By guest blogger Sandy Pool
One of the questions I am often asked, is why I live in Mexico, and what makes me stay.
The biggest reason to me is the people. Mexicans are open and friendly and sharing is done without even a thought. They have taught me to slow down, to enjoy what and who is around and to live in the moment. Walking down the street, everyone makes eye contact and greets you. I have been invited into homes and parties or to share meals by total strangers, just because I was in the vicinity. Laughter, music, food and drink have no language barriers.
Because I have crewed on boat deliveries up and down the coast, I have found myself traveling on buses alone, quite often. Almost every bus station and bus I have been on, someone has approached me just to make sure that I knew where I was going and that I was comfortable. I have been handed beer and empanadas without prompting and when I try to pay, I am just waved off with a smile.
A couple of years ago, I found myself in La Paz after another delivery. When we arrived at the port, I checked the Baja Ferry website, asked around the marina and found out that the ferry left for Mazatlan everyday at 9 am. I took the 250 peso, 45 minute taxi ride to the terminal early the next morning only to find out that indeed, it did leave everyday at 9 am……except Saturday. It happened to be Saturday. However, the ferry to Topolobampo was leaving at 5:00 p.m. so instead of going back to town and spending another night on the boat and returning the next day, I decided to take the Topolobampo ferry. It would put me on the mainland in the morning, and then only a few hour to Mazatlan. I had my iPod, camera, book and journal, so I was prepared.
Keep in mind, this is Baja desert, and nothing for miles but rocks and snakes. I found a taco wagon across the street from the ferry terminal and set up ‘office’ at a table. After a couple of hours, I ordered some lunch and a Coke. I asked for a cup of ice, but was told they had none. “No worries,” I said. The Coke was more than cold enough. I didn’t think twice about it when an older gentleman at a table next to mine got up and hobbled away on his cane. He returned about 20 minutes later, set down a cup of ice, gave me a smile and hobbled off again without a word. I have NO clue where he must have gone to retrieve that cup of ice!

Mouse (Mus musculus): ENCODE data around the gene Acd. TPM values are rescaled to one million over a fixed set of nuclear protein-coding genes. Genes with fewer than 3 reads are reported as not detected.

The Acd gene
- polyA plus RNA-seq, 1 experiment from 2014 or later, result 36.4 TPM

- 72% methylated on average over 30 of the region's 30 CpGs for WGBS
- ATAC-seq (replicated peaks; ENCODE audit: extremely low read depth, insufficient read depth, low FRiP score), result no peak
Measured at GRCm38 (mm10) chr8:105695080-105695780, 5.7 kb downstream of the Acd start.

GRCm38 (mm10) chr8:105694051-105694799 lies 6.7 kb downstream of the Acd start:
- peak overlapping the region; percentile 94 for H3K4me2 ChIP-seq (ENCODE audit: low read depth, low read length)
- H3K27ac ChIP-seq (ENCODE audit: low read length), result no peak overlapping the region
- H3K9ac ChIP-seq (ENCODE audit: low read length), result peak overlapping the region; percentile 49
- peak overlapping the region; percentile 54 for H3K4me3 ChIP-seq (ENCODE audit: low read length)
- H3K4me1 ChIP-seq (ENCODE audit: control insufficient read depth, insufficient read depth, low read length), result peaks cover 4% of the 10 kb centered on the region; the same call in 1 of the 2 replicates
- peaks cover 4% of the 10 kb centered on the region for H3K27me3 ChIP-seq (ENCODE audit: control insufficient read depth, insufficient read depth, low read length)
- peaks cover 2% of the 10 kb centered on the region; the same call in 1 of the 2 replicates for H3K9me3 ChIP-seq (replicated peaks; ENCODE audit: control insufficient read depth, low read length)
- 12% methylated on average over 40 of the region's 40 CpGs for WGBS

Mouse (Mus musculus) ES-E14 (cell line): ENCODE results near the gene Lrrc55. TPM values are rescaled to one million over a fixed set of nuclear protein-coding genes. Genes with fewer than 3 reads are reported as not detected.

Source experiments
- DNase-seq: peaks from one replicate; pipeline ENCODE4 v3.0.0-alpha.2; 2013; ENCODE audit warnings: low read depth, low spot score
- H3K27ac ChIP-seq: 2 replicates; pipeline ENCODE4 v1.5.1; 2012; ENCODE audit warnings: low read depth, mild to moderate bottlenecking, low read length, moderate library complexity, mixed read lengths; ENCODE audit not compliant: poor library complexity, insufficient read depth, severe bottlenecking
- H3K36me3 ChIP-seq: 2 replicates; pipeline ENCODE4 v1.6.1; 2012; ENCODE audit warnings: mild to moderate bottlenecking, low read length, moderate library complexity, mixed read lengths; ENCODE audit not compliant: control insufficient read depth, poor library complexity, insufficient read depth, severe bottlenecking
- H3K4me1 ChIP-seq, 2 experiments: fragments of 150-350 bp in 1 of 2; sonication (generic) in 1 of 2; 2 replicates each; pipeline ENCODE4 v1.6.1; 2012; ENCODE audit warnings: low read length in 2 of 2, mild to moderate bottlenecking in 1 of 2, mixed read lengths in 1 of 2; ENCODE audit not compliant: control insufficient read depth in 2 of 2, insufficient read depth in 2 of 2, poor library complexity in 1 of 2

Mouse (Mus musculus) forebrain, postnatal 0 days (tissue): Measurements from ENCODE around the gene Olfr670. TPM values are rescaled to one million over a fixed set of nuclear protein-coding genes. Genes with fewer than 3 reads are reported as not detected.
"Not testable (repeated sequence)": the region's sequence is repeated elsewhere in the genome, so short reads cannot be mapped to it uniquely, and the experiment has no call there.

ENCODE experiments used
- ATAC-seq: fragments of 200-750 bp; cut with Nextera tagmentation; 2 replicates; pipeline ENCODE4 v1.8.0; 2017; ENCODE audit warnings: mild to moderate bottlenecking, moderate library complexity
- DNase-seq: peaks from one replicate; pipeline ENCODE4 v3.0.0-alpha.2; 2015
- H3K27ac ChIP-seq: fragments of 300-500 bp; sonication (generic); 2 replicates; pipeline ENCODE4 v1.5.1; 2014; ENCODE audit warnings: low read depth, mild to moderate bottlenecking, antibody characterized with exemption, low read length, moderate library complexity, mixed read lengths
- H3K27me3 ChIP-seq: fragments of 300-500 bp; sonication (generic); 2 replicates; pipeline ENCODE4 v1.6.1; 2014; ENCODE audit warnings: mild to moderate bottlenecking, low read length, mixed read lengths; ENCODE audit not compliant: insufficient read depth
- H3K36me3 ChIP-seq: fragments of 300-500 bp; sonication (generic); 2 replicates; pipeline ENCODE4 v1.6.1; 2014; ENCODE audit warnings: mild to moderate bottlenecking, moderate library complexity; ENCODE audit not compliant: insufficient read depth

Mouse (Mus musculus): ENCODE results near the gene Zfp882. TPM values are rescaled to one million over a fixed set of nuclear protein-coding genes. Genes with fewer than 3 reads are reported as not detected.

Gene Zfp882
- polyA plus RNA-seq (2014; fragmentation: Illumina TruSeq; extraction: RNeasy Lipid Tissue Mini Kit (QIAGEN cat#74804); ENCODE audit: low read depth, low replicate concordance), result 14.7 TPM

It is a much shorter ferry ride to Topolobampo, but then you have to take the bus from Los Mochis to Mazatlan. I reached the bus station in Los Mochis about 10:00 a.m. the next day and booked my seat for the next bus to Mazatlan, at 4:00 p.m.. Once again, I found myself a quiet corner and plopped down. When my stomach started to rumble, I approached the girl from whom I bought my ticket, and asked her about places to eat. She told me about a couple of restaurants then stopped and asked if I could wait a half hour. No problem I told her- I just assumed she wanted to show me some places instead of trying to tell me where they were located. Thirty minutes later, she collected me from my corner. We walked a few blocks and to my surprise, we entered into her home. The family did not lose a stride when the strange gringa appeared in the doorway and not only did they share their afternoon meal, her father thought it was good manners to drink some tequila with me as well. The family poodle, Poco, even decided that my lap needed warming. Once again, not only did they refuse money from me, her mother sent me away with a bag lunch for the bus trip and made me promise that I would visit if I found myself in Los Mochis again.
Her dad slipped me a water bottle filled with more tequila.
About Sandy Pool
I am a Virginia girl with New Mexico roots. After college, I spent 15 years in Texas before landing in Mazatlan in 2006. Living and working as a single gringa in Mexico presents its problems, but I love my life here and it gets better all the time! I enjoy shrimp, icy cold micheladas and a slow Pacific sunset.